Under pressure from right-wing African archbishops, the Anglican Church, led by Archbishop of Canterbury Justin Welby, has punished the US Episcopal Church for allowing same-sex marriages and ordaining out gay bishops. Welby’s action, barring US representatives from sitting on key bodies and voting on matters of doctrine at international gatherings of the Anglican Communion for three years, came in response to threats from anti-gay critics in the Church that they would bolt from a January 15 meeting of its worldwide leaders.
The vote was 27-3, with six abstentions.
Welby apologized for the “hurt and pain” the move would cause to LGBT people, but it was the African bishops that he sided with. He said that while the national churches have a great deal of autonomy, they are obligated to adhere to a common doctrine.
American Church unrepentant; Canada, Scotland may follow soon
“If you simply ignore that, there will be consequences,” he said.
While the move is not expected to dissuade the US and other liberal national churches from their pro-gay positions, it has sparked outrage from LGBT Anglicans and their supporters even as it has not fully mollified conservatives who make up the bulk of Church’s 85 million members, only 1.2 million of whom are American.
Chris Bryant, a prominent out gay Labour member of Parliament, tweeted, “I’ve finally given up on Anglican church today after its love-empty decision on sexuality. One day it will seem wrong as supporting slavery.”
A group of 50 gay protesters — mostly refugees from African countries that have adopted virulent anti-gay laws — picketed at Canterbury chanting, “African, gay, Christian, and proud — Get over it!”
Edwin Sesange, a gay Ugandan and director of the African LGBTI organization Out & Proud Diamond Group, said, “We asked the primates to listen to our voices of suffering. They ignored us and have punished our friends and allies in the US Episcopal Church. The Anglican Communion has turned its back on LGBTI people, defending homophobic discrimination and exclusion. As African people, we feel threatened and menaced by the Anglican Communion.”
Peter Tatchell, an organizer of the demonstration, said the exclusion of LGBTI voices from the bishops’ deliberations was “not a Christian response to our appeal for dialogue and inclusion.”
A parliamentary petition has been started to remove Anglican bishops from the House of Lords for “being out of step with UK law and indeed common humanity.” Prior to the meeting, more than 100 senior members of the Church of England signed a letter to the archbishops calling for “repentance for accepting and promoting discrimination on the grounds of sexuality.”
Michael Curry, the presiding bishop of the US Church, said that while he was “disappointed” with the outcome, “it may be part of our vocation to help the Communion and to help many others to grow in a direction where we can realize and live the love that God has for all of us, and we can one day be a Church and a Communion where all of God’s children are fully welcomed.”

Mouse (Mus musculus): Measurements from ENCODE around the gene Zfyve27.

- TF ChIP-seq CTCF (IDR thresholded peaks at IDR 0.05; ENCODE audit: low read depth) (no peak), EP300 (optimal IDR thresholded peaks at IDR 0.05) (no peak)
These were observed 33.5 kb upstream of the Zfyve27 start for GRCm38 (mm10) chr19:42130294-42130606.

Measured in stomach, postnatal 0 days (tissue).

Andrew M.L. Dietsche, the bishop of New York, wrote to his members, “Our communion is intact” and that “this vote will not impair or diminish the commitment of the Diocese of New York to continue our own mission relationships” around the world. He said that LGBT members should not fear that the Anglican rebuke “will ever cause for this bishop or diocese a scrap of regret for the decisions made here to provide for all people, particularly for gay and lesbian people, the fullest possible inclusion in our common life and full access to the sacramental life of the church, notably the sacraments of marriage and ordination.”
The Canadian and Scottish Anglican Churches are poised to open marriage to same-sex couples in multi-year processes, and there was no sign that they would be deterred now.
Welby was kicking the can down the road with this move, hoping against hope that the US Church will reconsider during its time sitting in the corner. He has delayed the worldwide decennial Lambeth Conference that was set for 2018 to 2020. US Episcopalians are hoping that the rest of the Church will open its eyes to the dignity of gay people by then.
Integrity USA, the LGBT Episcopalian group, cited Jesus in a statement: “It was clear that He abhorred relationships that were based on coercion, abuse, or exploitation. Unfortunately, we see glimpses of such in the statement of the Primates and the actions proposed.”
Father Glenn Chalmers, out gay rector of Holy Apostles Episcopal Church in Chelsea, home to both the largest soup kitchen in the city and the LGBT synagogue Congregation Beit Simchat Torah that meets there Fridays, said he was “greatly disappointed” by the “slap” at his church and the negative message it sends, but “not surprised.” He expects the US Church to hold firm in its full embrace of gay people. “We’re not centralized like Rome,” he said.
“We continue to keep our doors open to all,” he said and estimates that more than half the congregation, which is growing, is LGBT. Reverend Ellen Barrett, the first out lesbian priest in the denomination, was ordained there in 1977 by Bishop Paul Moore, causing an earlier uproar.
Robert Galloway, a gay Episcopalian at New York’s Church of the Incarnation, wrote in an email, “Actually, the controversy only renews my dedication to a church that is risking so much on behalf of its GLBTI members.” He hopes the other national churches “will learn from the Episcopal Church to hear and cherish the witness of their own GLBTI members.”